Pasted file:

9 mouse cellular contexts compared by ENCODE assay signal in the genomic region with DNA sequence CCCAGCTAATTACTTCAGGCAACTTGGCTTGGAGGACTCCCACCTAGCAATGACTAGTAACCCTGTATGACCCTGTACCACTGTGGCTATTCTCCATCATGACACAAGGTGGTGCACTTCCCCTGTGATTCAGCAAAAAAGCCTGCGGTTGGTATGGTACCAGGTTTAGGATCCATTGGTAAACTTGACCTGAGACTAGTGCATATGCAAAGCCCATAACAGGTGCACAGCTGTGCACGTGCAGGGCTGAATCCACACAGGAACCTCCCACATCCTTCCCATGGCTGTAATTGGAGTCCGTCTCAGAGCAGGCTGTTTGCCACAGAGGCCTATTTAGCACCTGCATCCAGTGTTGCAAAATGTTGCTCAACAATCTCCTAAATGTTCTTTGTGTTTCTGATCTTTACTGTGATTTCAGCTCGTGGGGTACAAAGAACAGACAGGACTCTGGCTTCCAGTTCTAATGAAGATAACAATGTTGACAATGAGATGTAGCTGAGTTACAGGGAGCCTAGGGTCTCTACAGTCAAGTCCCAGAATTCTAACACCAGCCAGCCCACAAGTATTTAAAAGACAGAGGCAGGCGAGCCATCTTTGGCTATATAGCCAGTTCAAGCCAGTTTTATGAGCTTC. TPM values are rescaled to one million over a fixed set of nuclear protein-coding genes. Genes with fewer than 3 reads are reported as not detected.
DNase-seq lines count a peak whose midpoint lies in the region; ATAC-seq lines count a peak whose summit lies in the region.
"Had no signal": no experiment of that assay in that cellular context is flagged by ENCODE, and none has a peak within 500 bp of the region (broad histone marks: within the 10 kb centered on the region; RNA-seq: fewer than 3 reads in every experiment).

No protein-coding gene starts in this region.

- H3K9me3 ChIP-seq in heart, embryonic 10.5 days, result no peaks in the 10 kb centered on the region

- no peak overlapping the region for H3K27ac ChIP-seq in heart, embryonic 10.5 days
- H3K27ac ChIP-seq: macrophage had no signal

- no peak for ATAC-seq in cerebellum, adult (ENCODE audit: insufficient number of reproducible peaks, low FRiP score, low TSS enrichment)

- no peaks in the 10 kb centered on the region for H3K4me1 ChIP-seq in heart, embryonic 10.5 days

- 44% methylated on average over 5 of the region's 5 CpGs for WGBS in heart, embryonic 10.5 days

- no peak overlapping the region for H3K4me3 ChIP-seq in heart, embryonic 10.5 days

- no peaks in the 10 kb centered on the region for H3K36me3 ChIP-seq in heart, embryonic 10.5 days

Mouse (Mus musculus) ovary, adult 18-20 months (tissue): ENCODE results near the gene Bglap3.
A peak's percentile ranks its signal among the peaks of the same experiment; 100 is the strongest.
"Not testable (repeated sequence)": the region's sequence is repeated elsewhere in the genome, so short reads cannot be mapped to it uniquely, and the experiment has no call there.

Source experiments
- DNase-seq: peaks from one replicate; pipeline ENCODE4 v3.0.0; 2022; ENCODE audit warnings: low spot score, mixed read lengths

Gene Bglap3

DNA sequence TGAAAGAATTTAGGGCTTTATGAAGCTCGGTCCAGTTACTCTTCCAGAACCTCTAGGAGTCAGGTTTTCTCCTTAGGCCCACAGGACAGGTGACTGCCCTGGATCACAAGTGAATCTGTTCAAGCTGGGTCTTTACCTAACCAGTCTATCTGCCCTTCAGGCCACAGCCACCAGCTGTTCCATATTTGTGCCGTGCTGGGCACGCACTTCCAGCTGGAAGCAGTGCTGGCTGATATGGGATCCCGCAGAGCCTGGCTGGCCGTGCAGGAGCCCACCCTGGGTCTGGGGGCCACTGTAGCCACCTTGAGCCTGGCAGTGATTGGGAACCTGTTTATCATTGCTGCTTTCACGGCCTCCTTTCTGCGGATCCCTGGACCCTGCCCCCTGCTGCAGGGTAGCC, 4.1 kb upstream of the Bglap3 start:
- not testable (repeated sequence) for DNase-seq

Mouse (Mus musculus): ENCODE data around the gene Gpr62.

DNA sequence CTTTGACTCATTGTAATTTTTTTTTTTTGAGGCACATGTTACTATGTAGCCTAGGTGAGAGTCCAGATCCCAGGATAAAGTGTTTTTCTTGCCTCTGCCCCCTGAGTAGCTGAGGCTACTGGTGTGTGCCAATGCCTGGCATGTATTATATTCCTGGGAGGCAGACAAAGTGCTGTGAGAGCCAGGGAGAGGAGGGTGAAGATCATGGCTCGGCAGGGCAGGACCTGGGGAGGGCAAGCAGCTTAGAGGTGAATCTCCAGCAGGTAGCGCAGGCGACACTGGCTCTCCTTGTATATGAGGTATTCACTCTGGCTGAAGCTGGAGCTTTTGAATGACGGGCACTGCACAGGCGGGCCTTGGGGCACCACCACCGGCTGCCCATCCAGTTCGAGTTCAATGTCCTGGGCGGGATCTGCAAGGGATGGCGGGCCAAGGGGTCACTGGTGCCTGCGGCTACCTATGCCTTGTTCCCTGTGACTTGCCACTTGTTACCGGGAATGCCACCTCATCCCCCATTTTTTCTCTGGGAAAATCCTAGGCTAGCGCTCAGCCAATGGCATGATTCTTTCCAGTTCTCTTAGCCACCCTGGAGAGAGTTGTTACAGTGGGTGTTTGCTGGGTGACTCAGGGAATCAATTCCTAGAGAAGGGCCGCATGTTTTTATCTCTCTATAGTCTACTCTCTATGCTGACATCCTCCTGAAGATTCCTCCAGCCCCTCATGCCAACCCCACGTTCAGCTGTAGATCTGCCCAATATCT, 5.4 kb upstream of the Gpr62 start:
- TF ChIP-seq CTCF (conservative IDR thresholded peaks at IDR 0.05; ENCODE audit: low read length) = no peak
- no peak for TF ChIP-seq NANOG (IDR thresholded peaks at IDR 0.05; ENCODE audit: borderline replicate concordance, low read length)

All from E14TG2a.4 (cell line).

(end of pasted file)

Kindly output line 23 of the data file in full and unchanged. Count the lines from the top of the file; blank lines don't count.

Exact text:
- TF ChIP-seq CTCF (conservative IDR thresholded peaks at IDR 0.05; ENCODE audit: low read length) = no peak